Daniel Theis appears to be the default match for Adebayo, but I bet Boston gets creative at some point in the series. If Stevens is experimenting with Brown or even Smart on him, you can expect Adebayo to attempt his way to the rim and reach the free throw line. In this scenario, however, the big man is often the one called out for the fault. Which brings us to …

4. Can the Celtics run the Bam business?

The Heat get an incredible amount of mileage thanks to Adebayo doing things opposing teams don’t see too often. On offense, he’s a total nutcase, a sort of hybrid of Draymond Green and Domantas Sabonis, unconventional All-Stars in their own right, but with a lot more speed and explosiveness than either.

Adebayo will push the ball out of defensive rebounds and find Heat’s easy buckets out of dribble-transfers. When he has the ball to his elbow, Miami confuses defenses in much the same way the Golden State Warriors do, with screens and cuts that often end with Adebayo winning an assist – and if he feels you are playing him for the pass it will. luckily attacking the basket itself. Boston knows all about his chemistry with Duncan Robinson, and if he decides to hide Theis elsewhere, it’s likely in an attempt to rock when the two are involved in some action.

5. Is game hunting the solution against the Heat?

The Celtics’ offensive approach could be completely different from what it was in the second round. “Isolation is not the answer,” Stevens said two weeks ago, but it could be now. While the Heat can be a devastating defensive team, they have a few weak individual defenders in their rotation. The Indiana Pacers were at their best in the first round when they took on Dragic, Robinson and Tyler Herro one-on-one. Miami can counter that by giving Andre Iguodala and Derrick Jones Jr. more minutes, but that would mean sacrificing spacing on the other end.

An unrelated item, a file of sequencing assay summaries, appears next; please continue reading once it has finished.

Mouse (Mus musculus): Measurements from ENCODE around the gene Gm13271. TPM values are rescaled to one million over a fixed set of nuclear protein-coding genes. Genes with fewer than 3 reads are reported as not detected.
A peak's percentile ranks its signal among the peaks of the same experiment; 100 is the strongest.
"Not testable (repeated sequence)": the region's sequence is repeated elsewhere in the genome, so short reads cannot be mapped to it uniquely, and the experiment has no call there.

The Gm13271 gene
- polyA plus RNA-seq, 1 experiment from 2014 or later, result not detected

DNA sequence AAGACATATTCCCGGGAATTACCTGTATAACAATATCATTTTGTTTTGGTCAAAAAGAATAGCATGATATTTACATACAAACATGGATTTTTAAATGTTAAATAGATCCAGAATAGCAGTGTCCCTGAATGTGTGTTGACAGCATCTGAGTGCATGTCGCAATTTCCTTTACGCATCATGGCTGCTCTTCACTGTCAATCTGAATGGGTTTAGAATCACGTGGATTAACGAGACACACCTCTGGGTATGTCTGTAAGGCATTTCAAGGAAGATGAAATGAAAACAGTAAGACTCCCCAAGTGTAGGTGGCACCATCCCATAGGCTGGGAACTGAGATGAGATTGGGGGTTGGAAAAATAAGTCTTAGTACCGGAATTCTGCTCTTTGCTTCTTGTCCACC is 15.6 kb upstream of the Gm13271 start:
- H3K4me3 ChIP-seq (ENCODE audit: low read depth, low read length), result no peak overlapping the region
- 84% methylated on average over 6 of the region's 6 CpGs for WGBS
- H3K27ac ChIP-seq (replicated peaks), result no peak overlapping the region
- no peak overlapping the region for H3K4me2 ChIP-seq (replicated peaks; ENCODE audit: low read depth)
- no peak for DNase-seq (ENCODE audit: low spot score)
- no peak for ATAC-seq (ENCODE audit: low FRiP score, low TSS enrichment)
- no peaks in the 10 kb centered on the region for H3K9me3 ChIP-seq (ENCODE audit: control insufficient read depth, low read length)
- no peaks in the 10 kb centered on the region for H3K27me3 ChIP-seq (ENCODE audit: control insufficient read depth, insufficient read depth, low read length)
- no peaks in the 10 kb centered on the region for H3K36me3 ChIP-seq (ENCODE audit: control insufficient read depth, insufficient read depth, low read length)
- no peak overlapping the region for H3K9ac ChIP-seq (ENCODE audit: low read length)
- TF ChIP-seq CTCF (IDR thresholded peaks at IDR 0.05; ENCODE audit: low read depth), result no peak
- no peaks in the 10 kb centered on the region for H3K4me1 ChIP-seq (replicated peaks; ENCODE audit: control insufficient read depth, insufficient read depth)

Boston seems particularly suited to exploiting the Heat here, especially when they switch gears. In these playoffs, the Celtics have been much more of a pick-and-roll team and have had little success in isolation, but championship contenders need to be able to play in different ways against different opponents. This game reminds me of their second-round streak two years ago, in which they repeatedly targeted Philadelphia 76ers JJ Redick, Dario Saric, Marco Belinelli and Ersan Ilyasova.

6. Will the heat stay as hot at depth?

Miami changed fundamentally by replacing Meyers Leonard with Jae Crowder and recovering Herro from injury. Prior to Crowder’s Feb. 9 debut, Miami was ninth in 3-point frequency and second in accuracy, according to Cleaning The Glass. In ranking games, with Herro in good health, only the Houston Rockets shot 3 more often, but his percentage fell to 35%, which is around the league average. In the playoffs, the Heat had the best of both worlds: 41.9% of their shots were threes and they did 38.5%. The two brands are ranked fourth.

Miami will be hard to stop if Crowder, a former Celtic, continues to shoot 40% on 8.3 attempts per game. Boston’s opponents usually take a lot of 3’s but make a small percentage; in the second round, Toronto shot 30 percent or less in its four losses.